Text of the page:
John Tapsell johnflux at
Thu Aug 6 02:17:12 PDT 2009

Hi all,

  There is a long conversation going on on the git mailing list over
SHA1 implementations, and in particular measuring them in 'real world'
situations.  Since xorg also relies on a fast SHA1 implementation for
comparing pixmaps, I think you'll find the results interesting.

  I have summarised the results below for your convenience.

  I was particularly amazed at just how much of a difference there is
between implementations.

These results are from running "git fsck -a" on the linux kernel and
so represent "real" world situations.

These are the results that Linus Torvalds got on x86-64:

- Mozilla SHA1 portable C-code (sucky sucky): MOZILLA_SHA1=1

       real    0m38.194s
       user    0m37.838s
       sys     0m0.356s

 - The SHA1 implementation used by git  ("half-portable C code"): BLK_SHA1=1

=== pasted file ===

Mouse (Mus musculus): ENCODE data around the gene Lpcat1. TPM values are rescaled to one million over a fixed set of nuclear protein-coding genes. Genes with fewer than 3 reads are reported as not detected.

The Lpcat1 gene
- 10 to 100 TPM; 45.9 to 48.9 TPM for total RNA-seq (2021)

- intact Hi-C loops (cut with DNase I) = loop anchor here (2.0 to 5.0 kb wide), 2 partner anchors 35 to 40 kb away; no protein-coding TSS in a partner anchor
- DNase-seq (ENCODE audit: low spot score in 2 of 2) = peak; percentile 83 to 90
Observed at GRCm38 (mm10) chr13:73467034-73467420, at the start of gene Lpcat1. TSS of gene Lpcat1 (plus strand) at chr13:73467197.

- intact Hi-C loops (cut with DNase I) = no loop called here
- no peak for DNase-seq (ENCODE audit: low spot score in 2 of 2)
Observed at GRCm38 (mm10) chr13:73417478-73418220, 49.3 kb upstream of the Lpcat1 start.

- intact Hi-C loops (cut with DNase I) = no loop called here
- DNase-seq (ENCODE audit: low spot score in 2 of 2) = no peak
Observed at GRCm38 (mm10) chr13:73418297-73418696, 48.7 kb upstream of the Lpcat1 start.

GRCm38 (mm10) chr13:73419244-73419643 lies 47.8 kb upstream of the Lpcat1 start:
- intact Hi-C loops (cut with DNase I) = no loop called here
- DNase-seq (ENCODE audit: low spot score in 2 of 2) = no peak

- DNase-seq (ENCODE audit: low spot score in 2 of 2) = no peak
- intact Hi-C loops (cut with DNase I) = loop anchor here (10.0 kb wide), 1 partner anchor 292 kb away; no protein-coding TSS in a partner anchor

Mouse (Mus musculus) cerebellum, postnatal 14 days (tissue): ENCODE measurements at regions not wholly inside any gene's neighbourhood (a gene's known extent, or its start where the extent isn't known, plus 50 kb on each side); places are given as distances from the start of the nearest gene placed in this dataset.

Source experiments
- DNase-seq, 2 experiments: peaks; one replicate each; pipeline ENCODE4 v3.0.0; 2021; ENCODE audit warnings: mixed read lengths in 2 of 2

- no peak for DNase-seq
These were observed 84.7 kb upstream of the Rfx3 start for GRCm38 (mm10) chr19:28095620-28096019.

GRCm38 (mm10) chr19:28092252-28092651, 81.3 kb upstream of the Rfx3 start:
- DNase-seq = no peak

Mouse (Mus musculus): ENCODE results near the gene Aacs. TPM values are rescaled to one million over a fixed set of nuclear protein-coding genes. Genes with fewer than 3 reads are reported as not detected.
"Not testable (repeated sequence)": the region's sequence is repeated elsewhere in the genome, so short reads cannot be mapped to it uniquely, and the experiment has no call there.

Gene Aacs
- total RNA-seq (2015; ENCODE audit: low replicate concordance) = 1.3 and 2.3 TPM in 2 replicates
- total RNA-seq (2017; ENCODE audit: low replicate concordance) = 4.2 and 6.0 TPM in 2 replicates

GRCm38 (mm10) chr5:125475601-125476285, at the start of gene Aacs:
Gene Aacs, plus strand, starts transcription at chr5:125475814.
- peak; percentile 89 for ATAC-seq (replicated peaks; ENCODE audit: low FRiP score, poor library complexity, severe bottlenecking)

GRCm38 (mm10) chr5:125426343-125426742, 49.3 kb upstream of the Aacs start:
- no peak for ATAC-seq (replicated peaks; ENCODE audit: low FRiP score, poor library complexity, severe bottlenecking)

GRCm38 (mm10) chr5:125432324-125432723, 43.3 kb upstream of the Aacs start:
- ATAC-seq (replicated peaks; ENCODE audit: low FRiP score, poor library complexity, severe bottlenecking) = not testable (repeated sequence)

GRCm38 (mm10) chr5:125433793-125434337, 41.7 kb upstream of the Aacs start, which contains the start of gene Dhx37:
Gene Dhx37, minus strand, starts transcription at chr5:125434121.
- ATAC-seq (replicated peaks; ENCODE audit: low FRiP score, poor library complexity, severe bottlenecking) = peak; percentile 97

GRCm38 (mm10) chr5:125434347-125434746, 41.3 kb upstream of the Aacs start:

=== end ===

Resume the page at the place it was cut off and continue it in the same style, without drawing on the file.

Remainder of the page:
real    0m28.120s
       user    0m27.930s
       sys     0m0.192s

 - OpenSSL assembler code:

       real    0m26.327s
       user    0m26.194s
       sys     0m0.136s

And on 32 bit we see GCC clearly struggling with register starvation:

 - Mozilla SHA:

       real    0m47.063s
       user    0m46.815s
       sys     0m0.252s

 - BLK_SHA1=1

       real    0m34.705s
       user    0m34.394s
       sys     0m0.312s


       real    0m29.754s
       user    0m29.446s
       sys     0m0.288s

Encouraged by the fact that the git implementation is almost as good
as the ASM, Linus then started to tweak the C code with the most evil
and foul code that I've seen.  The end result was (on 64-bit)

 - OpenSSL:

       real    0m26.363s
       user    0m26.174s
       sys     0m0.188s

 - This C implementation:

       real    0m26.594s
       user    0m26.310s
       sys     0m0.256s

And on a slow 32bit atom (with the evil-and-foul changes they made):

 - BLK_SHA1:

       real    2m27.160s
       user    2m23.651s
       sys     0m2.392s

 - OpenSSL:

       real    2m12.580s
       user    2m9.998s
       sys     0m1.811s


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